The Archbishop of Canterbury Justin Welby has urged Church of England clergy to embrace the spiritual practice of prayer as England heads into a second national lockdown.
In a joint letter, Welby, along with the Archbishop of York, Stephen Cottrell, and the Bishop of London, Sarah Mullally, wrote that as leaders seek to serve their congregations during these challenging weeks, God will "give us the courage and humility we need to be faithful witnesses to the gospel of peace".
"A second lockdown will be upon us on Thursday," the trio wrote. "It is going to be different from the first one. The days are getting shorter and colder. We are anxious for ourselves, for those we love, especially those who are vulnerable and elderly, and for our families.
"We know that this pandemic is having a devastating effect on our economy and on people’s mental health. Thousands of people are dying. The National Health Service is being stretched to the limit. We also know and must continue to bear witness to the fact that the poorest communities in our nation are suffering the most. We are in for a long haul. It is going to be a hard winter. But this second lockdown will also be different in other ways."
They added that there is "much that we have learned from the first lockdown and there is much to celebrate and be proud of".
"Of course we are full of gratitude and respect for the amazing courage and commitment of all key workers, especially those working in the NHS. Their contribution is rightly and widely recognised. We also applaud the many creative ways that churches up and down the land have been serving their local communities and working with others to make sure that the hungry are fed and the vulnerable cared for.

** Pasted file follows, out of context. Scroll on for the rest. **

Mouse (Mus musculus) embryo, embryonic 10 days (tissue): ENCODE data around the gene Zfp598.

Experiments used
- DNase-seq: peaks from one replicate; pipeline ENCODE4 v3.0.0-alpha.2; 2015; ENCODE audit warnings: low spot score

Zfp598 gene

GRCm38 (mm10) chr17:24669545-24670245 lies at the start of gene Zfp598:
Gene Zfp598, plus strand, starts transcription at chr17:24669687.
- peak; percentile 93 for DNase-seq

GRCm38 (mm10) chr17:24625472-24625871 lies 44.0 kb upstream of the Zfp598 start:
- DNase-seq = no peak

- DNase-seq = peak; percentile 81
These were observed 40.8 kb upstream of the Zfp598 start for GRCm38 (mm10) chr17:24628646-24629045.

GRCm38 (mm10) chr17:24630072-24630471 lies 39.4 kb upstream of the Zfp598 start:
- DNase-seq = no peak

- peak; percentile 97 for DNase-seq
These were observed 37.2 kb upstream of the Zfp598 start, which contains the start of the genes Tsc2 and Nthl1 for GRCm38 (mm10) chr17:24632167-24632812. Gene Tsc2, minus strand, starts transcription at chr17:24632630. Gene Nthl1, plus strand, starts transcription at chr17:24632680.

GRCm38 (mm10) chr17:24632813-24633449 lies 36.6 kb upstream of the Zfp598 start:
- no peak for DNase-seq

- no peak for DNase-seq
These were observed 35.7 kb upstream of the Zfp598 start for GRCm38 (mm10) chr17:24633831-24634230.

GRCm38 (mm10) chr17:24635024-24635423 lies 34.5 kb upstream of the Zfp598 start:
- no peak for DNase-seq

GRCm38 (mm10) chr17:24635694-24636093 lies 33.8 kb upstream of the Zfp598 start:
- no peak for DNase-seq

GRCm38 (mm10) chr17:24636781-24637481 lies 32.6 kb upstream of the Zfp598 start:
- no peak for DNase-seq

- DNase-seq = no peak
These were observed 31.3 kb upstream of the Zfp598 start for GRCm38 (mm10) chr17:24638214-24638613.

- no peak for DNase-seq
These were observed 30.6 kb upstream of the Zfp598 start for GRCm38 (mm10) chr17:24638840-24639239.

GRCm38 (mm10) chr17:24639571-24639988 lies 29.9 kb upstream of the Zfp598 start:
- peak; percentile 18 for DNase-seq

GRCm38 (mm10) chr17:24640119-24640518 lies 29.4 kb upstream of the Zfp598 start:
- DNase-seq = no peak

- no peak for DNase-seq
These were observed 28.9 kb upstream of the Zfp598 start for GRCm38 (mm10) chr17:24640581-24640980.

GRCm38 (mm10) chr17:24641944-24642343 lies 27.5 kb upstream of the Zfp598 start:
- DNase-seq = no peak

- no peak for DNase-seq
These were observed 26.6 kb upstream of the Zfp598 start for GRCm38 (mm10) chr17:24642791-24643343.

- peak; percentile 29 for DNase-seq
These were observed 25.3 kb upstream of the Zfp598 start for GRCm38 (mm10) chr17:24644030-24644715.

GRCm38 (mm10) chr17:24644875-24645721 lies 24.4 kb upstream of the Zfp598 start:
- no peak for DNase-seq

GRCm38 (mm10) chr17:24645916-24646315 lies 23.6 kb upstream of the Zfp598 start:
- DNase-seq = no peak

"We have managed to maintain and, in many cases, extend our outreach by streaming worship online and by developing other ways of building community online."
The leaders went on to call the church into a season of prayer to coincide with this latest period of lockdown: "Bearing in mind our primary vocation as the Church of Jesus Christ to pray and to serve we call upon the Church of England to make this month of lockdown a month of prayer. More than anything else, whatever the nation thinks, we know that we are in the faithful hands of the risen Christ who knows our weaknesses, tiredness and struggles and whose steadfast love endures for ever."
The trio urged Christian leaders to return to "the fundamental spiritual disciplines that shape our Christian life" during the upcoming lockdown. "How we do this is up to each congregation and clergy person," they wrote. "We will publish resources to support you before the first day of lockdown. During the first lockdown we cheered for the NHS every Thursday. During this second lockdown we invite you to fast in a way appropriate to you as well as pray for our nation every Thursday, for its leaders, its health and essential services and all those who suffer."
Prime Minister Boris Johnson is today expected to tell parliament that there is "no alternative but to take further action at a national level" and enforce a fresh lockdown to reduce the spread of Covid-19.
In his speech on Monday afternoon, Johnson will add that unless the lockdown is implemented immediately, we could see deaths over the winter that are "twice as bad or more compared with the first wave".